(If you came here looking to read something about Natalie Portman, please go away!)
Followers of my blogs would have noticed that I have recently tended to be slightly messianic about train journeys- lovely scenery, effective journey time for short travels, environment friendly (ok maybe I haven’t directly made a reference to environment friendliness but it is all implied) and so on. The even more careful followers of my blog would also remember my reference (here) to an alleged black swan train running between Chennai and Bangalore (in contrast to a decent and comfortable train that I had taken on that particular occasion). I heard the dark story but when you are travelling in a clean and relatively new train (i.e the white swan) you don’t think much about horror stories. And so it was that I found myself with a ticket to the very same black swan train as I have now christened it.
Maybe it was when I was walking along the platform beside the train to get into my compartment or maybe it was when I tried to get into the train but nearly fell backwards because of how narrow the foothold was (and I didn’t have luggage) that I first got a bad feeling about this. Still I try to describe myself as an open person and so I bravely opened the door into the carriage and then cringed.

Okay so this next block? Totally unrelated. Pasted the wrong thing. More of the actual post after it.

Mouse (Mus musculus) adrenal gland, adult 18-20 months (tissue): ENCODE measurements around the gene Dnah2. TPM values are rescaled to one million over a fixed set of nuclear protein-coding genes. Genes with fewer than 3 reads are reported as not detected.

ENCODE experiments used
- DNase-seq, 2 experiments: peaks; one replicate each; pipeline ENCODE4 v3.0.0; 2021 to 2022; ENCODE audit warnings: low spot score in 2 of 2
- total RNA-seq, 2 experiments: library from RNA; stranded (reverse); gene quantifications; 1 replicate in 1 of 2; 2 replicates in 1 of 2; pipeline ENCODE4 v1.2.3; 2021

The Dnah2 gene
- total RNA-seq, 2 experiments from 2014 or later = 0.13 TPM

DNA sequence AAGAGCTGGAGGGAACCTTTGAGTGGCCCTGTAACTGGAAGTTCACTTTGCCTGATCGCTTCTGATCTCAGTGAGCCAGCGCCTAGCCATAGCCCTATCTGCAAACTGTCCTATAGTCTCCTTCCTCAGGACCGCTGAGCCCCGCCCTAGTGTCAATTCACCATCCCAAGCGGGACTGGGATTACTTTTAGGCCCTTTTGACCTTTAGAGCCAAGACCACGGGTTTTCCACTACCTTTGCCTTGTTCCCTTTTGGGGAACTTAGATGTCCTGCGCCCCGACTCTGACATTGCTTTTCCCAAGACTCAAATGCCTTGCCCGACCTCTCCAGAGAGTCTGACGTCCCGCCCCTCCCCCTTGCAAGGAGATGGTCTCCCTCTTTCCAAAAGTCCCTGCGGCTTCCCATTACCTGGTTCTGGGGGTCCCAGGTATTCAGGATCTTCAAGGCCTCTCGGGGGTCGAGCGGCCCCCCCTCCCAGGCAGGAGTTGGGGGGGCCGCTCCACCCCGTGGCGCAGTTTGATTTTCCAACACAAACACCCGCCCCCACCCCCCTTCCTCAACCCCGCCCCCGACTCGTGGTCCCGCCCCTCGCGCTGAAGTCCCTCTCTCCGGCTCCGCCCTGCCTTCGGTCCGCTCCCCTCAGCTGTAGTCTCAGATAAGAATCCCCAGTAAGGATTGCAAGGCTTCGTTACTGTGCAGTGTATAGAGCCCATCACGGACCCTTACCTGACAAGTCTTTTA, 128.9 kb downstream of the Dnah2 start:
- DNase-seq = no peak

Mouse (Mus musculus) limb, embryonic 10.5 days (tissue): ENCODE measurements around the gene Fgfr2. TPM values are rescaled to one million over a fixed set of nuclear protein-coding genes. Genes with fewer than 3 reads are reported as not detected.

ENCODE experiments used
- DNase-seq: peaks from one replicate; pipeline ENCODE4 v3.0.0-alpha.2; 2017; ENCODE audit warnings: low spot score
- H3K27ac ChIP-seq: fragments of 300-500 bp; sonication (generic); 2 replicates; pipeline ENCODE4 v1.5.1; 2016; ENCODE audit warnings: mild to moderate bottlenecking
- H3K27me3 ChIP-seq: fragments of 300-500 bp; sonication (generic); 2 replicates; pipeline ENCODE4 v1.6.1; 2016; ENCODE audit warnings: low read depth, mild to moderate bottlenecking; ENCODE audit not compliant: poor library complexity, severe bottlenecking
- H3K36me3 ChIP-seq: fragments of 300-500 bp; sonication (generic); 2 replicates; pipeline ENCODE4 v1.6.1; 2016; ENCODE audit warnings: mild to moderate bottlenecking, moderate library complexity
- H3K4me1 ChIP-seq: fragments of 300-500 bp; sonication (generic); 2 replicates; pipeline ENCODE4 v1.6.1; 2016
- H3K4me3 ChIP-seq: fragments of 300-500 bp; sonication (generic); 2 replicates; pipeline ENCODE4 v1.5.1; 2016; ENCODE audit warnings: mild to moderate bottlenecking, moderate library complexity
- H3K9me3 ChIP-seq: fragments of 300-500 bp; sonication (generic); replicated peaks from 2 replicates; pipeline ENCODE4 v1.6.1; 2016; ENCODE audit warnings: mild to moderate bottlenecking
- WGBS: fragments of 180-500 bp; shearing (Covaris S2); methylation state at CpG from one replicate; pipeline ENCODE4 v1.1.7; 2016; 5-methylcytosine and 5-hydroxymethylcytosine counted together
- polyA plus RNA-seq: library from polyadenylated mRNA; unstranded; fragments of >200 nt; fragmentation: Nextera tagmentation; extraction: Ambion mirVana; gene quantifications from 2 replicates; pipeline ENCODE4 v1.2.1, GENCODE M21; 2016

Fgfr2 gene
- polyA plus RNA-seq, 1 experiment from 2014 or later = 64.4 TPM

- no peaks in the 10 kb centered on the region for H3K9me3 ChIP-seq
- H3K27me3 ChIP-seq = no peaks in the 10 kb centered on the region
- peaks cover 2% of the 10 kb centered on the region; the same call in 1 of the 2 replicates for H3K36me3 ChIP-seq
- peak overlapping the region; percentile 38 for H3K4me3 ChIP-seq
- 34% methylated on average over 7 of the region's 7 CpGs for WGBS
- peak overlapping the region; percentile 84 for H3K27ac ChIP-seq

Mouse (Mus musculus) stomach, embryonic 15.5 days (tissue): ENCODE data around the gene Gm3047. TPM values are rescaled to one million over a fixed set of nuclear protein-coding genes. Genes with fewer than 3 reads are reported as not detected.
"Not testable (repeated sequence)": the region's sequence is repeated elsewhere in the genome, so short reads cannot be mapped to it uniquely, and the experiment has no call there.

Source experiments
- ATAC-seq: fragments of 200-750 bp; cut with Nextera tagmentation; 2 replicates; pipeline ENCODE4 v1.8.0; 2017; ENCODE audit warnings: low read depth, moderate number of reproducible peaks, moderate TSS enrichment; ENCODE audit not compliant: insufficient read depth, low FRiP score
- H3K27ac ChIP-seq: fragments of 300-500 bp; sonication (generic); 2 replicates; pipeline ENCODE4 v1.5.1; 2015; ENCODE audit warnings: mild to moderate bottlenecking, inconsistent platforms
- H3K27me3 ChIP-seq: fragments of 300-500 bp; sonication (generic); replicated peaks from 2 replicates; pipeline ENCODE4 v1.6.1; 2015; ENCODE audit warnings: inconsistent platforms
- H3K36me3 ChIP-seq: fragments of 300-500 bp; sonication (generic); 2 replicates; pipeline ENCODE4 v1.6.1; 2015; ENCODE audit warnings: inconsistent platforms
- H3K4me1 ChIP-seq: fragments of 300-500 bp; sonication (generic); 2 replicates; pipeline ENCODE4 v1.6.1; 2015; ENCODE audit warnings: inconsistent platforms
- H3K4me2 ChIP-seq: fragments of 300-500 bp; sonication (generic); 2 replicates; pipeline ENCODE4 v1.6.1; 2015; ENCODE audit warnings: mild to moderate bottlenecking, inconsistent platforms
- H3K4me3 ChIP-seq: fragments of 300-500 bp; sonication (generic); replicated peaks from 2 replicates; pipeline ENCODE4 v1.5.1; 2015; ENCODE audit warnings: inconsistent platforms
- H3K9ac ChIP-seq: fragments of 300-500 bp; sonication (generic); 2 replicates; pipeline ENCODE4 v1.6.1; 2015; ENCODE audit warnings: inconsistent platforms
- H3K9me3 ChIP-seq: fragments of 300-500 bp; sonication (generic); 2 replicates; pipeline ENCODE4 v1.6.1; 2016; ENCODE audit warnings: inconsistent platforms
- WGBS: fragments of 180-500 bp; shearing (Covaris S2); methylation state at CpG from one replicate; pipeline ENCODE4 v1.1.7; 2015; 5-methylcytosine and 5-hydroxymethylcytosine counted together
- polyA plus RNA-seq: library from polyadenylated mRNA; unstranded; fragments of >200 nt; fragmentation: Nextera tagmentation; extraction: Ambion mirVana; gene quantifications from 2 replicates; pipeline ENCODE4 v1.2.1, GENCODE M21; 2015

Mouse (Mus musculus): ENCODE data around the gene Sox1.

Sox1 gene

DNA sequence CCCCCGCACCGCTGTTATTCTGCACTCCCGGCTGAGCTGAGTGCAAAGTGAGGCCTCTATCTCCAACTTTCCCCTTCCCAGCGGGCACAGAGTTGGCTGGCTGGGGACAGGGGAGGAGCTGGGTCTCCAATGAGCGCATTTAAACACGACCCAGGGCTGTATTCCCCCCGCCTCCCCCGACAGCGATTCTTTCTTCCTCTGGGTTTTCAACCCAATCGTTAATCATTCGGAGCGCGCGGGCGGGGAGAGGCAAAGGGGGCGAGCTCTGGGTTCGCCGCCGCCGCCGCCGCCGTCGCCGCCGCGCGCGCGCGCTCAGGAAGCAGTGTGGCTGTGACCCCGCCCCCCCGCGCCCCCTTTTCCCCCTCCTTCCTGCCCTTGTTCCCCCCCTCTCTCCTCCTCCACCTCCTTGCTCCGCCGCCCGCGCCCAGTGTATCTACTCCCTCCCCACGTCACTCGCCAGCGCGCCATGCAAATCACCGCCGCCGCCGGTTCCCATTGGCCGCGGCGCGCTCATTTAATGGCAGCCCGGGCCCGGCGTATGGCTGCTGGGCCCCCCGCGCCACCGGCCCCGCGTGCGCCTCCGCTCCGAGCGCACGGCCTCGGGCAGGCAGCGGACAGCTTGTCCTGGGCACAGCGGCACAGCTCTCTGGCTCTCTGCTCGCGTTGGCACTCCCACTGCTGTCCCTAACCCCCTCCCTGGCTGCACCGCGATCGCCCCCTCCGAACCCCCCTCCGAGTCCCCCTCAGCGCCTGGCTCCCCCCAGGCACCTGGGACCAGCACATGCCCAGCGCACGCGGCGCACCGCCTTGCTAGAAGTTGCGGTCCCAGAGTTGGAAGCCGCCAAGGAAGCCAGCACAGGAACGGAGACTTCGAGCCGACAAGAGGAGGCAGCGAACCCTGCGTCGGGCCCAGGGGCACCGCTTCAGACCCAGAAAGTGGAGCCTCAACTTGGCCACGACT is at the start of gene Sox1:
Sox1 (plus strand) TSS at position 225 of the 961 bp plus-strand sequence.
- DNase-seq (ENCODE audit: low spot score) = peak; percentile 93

If there was ever a train that had faded and dirty carpets- this was it! The seats inside the compartment were all reclined at odd angles – like victims at Pompeii and Herculaneum frozen by volcanic ash from Vesuvius (and there probably was enough dust on the seats to justify this description). I walked up to my seat and unsuccessfully tried to bring my 128 degree angled chair back to 90. After a few attempts I resigned myself to either sitting straight without a backrest or just giving up and spraining my back on the 5 hour journey.
I shudder to describe the amount of crap that was around, the broken magazine and cupholders in the seats in front and the grimy opaque windows through which you could see nothing- I almost expected to see dead spiders caught in between the two layers of the windows (I have actually seen this way back when I was little so the horror is always there) but thankfully I was atleast spared of that trauma.
And as if Indian Railways didn’t hate me enough I was surrounded by about 8 children (aged variously between 3 and 8 ) wailing, yelling and screaming around me. No amount of loud music on my ipod could block out the ruckus that the kids were creating. The last straw was my inability to read my book because the train shook so much. I also kept nervously glancing at my neighbour who looked capable of spilling her food on me (now that would have made me reach for the emergency brake- fine or no fine!).
It was with relief that I allowed myself to be pushed out of the now delayed train. And somehow some instinct in me had made me book a flight ticket back to Chennai for my return journey. And if you were wondering- I had a very comfortable flight. I could have kissed the aircraft!